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About death and money
Old 03-19-2024, 10:10 AM   #1
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About death and money

I followed a link from the Oblivious Investor blog (https://obliviousinvestor.com/) to this post:

9 Lessons I’ve Learned About Death and Money

The author writes about this experience on financial, care & emotional issue on the passing of his father.


I learned a lot from it & realized how much we need to plan for our own aging since we don't have children. We do have good friends who will hopefully, age along with us.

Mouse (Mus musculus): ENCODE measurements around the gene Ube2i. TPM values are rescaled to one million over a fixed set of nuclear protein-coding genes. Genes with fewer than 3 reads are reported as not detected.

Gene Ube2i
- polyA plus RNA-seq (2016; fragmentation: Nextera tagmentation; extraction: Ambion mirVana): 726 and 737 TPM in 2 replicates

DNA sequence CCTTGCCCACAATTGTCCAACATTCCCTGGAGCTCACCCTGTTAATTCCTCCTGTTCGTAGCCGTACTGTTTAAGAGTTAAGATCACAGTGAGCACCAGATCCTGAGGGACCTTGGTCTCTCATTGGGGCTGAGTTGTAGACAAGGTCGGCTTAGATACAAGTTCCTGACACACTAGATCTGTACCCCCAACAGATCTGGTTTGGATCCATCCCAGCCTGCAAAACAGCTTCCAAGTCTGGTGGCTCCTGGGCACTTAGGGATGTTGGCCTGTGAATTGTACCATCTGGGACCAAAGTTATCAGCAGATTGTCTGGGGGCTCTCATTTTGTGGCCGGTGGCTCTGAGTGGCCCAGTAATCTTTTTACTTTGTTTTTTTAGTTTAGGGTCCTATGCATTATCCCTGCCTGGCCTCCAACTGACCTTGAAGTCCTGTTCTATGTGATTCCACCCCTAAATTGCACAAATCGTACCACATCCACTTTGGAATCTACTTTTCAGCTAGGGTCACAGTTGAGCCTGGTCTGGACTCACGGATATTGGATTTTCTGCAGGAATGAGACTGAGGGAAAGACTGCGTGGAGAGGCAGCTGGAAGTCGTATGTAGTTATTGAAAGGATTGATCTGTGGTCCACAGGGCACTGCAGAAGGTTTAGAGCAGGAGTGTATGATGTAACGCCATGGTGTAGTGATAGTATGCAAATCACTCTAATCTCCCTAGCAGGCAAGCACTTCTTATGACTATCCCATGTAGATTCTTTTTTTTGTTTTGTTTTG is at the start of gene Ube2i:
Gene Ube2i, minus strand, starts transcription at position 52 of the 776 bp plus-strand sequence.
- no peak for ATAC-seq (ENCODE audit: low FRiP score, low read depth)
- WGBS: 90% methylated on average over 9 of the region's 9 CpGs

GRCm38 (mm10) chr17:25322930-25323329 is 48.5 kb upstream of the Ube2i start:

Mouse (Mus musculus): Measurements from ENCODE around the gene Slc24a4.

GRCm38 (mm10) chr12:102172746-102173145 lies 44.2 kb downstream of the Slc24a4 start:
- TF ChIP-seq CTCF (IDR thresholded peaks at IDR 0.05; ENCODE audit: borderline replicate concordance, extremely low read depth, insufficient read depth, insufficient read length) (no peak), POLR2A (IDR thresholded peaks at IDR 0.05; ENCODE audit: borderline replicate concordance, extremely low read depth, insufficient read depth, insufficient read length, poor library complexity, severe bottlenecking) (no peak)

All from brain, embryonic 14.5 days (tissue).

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Old 03-19-2024, 10:32 AM   #2
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Thanks for sharing this walkinwood. It was an interesting article. MIL died recently and previous to that DH was her conservator... so a lot of the discussion hit home. I'm going to review our own plans based on some of the stuff in this.
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Old 03-19-2024, 10:48 AM   #3
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I buried my wife 15 months ago and experienced a lot of this. Not fun after being her caretaker for several years. It wore me out, physically and mentally.
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Old 03-19-2024, 11:23 AM   #4
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That article fit with my experiences taking care of my mom and stepdad.